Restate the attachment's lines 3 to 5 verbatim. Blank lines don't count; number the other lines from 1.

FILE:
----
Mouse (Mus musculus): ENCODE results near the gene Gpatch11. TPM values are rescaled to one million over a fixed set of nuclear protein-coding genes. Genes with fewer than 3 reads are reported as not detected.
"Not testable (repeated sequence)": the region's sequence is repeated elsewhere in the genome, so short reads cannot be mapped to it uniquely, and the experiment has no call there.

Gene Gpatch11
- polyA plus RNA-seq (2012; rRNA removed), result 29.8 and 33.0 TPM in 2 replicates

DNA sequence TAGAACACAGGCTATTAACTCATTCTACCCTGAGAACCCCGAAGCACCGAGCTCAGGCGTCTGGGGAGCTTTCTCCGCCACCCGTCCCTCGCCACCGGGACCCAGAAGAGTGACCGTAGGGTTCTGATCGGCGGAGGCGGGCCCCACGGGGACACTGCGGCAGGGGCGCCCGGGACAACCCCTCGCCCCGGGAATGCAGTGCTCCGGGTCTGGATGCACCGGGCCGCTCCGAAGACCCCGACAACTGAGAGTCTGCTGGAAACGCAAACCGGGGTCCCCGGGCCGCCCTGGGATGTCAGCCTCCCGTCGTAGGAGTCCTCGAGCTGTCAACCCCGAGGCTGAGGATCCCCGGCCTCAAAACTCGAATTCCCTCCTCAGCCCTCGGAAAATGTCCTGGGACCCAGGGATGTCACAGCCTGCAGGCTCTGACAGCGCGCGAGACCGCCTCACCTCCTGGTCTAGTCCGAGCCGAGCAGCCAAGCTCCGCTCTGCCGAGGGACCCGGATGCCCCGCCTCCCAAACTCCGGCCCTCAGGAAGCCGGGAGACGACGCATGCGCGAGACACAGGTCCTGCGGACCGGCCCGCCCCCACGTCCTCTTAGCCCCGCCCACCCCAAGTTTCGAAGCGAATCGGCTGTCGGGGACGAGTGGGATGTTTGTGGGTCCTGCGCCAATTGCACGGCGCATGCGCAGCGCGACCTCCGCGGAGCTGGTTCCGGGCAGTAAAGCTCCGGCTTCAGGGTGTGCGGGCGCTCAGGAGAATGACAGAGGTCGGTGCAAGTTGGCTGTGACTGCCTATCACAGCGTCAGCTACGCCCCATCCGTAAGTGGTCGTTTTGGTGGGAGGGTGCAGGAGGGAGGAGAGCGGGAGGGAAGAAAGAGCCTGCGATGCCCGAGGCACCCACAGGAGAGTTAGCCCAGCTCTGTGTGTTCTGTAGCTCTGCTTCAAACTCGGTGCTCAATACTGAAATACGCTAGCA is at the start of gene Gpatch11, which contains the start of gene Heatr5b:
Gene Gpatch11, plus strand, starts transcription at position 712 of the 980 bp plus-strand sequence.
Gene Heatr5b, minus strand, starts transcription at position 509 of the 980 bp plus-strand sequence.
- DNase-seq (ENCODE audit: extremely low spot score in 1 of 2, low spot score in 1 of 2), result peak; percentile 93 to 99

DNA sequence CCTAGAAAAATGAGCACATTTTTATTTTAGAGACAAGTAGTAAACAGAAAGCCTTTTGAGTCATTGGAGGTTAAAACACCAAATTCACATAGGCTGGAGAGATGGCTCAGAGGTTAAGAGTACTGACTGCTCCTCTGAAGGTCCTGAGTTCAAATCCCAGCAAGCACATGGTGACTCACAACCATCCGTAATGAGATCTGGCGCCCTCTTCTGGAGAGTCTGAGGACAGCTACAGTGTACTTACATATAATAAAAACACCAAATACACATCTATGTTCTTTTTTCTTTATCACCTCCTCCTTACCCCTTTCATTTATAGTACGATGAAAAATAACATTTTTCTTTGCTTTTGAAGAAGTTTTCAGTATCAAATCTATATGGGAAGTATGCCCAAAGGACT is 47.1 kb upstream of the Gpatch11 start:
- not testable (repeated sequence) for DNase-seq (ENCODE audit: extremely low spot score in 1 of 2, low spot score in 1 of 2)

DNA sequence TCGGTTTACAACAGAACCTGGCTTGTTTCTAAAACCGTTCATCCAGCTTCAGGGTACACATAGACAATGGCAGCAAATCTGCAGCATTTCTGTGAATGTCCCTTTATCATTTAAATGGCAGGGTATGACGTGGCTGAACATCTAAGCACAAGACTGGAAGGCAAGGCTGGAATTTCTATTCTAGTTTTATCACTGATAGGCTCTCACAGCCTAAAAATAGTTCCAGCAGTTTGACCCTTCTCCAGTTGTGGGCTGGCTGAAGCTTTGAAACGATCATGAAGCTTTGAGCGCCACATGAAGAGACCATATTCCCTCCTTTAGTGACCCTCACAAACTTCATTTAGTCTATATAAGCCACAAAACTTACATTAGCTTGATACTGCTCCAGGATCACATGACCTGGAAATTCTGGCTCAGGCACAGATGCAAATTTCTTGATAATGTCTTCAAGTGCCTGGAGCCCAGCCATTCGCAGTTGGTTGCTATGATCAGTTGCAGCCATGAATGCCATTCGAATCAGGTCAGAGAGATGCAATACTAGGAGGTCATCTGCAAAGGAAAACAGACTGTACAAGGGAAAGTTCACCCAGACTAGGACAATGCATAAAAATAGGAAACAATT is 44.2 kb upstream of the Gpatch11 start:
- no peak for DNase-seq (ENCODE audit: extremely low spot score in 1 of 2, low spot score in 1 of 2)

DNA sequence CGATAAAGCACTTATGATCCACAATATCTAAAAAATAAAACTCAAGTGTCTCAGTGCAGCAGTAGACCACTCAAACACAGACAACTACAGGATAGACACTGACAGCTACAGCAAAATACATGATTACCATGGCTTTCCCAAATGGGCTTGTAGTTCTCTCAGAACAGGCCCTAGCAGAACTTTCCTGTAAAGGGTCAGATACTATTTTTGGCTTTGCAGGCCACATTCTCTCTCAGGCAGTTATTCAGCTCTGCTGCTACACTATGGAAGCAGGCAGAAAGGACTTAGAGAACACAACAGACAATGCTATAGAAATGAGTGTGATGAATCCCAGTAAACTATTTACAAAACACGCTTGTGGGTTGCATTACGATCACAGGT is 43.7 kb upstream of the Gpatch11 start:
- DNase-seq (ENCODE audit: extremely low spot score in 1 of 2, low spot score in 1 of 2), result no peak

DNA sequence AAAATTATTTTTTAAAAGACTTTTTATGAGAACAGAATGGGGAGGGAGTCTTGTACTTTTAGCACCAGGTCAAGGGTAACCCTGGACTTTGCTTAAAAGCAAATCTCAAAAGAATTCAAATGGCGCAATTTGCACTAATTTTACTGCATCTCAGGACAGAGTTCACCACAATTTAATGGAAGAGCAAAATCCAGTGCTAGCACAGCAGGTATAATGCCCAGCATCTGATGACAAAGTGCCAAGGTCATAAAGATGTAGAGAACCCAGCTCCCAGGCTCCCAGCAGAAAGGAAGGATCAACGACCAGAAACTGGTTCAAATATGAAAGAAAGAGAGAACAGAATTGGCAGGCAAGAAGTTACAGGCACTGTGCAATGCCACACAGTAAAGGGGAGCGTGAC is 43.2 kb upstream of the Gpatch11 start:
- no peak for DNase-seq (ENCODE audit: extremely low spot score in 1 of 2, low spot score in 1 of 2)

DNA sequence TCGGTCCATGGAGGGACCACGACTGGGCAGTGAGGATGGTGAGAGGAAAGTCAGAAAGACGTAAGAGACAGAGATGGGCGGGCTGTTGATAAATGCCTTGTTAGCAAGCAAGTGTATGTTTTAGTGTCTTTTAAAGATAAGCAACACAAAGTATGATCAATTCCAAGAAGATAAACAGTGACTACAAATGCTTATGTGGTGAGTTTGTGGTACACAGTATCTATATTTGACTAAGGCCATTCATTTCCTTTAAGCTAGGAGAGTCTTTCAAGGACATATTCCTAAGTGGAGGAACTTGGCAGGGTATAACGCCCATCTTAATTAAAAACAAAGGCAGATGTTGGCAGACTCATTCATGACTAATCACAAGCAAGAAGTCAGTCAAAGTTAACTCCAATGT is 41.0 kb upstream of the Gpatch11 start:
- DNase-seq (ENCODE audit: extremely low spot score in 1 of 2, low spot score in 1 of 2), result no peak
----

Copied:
Gene Gpatch11
- polyA plus RNA-seq (2012; rRNA removed), result 29.8 and 33.0 TPM in 2 replicates

DNA sequence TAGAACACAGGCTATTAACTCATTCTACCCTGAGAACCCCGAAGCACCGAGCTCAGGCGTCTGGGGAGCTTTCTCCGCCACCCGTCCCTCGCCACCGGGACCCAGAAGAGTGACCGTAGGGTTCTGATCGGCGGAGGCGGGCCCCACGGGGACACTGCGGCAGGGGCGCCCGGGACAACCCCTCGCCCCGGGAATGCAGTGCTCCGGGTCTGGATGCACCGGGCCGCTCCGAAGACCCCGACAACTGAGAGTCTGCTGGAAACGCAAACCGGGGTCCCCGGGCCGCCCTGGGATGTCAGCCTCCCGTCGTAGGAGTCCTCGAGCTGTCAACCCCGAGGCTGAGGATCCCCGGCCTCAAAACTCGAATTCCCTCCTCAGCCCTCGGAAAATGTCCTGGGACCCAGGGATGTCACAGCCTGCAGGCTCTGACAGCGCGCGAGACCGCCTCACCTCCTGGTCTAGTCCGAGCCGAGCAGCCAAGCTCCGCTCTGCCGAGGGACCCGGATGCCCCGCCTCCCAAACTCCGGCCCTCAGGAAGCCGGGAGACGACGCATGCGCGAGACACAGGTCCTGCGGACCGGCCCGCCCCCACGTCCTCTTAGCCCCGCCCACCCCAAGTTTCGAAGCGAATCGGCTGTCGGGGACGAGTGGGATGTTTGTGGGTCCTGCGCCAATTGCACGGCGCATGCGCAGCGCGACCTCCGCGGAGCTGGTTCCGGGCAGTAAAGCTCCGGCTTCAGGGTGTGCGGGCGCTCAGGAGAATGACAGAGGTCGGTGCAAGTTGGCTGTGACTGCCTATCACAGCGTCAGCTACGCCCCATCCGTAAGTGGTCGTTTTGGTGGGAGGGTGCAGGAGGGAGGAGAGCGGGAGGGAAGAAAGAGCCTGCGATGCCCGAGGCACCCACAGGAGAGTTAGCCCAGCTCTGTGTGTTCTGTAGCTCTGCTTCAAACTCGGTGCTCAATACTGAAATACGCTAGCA is at the start of gene Gpatch11, which contains the start of gene Heatr5b: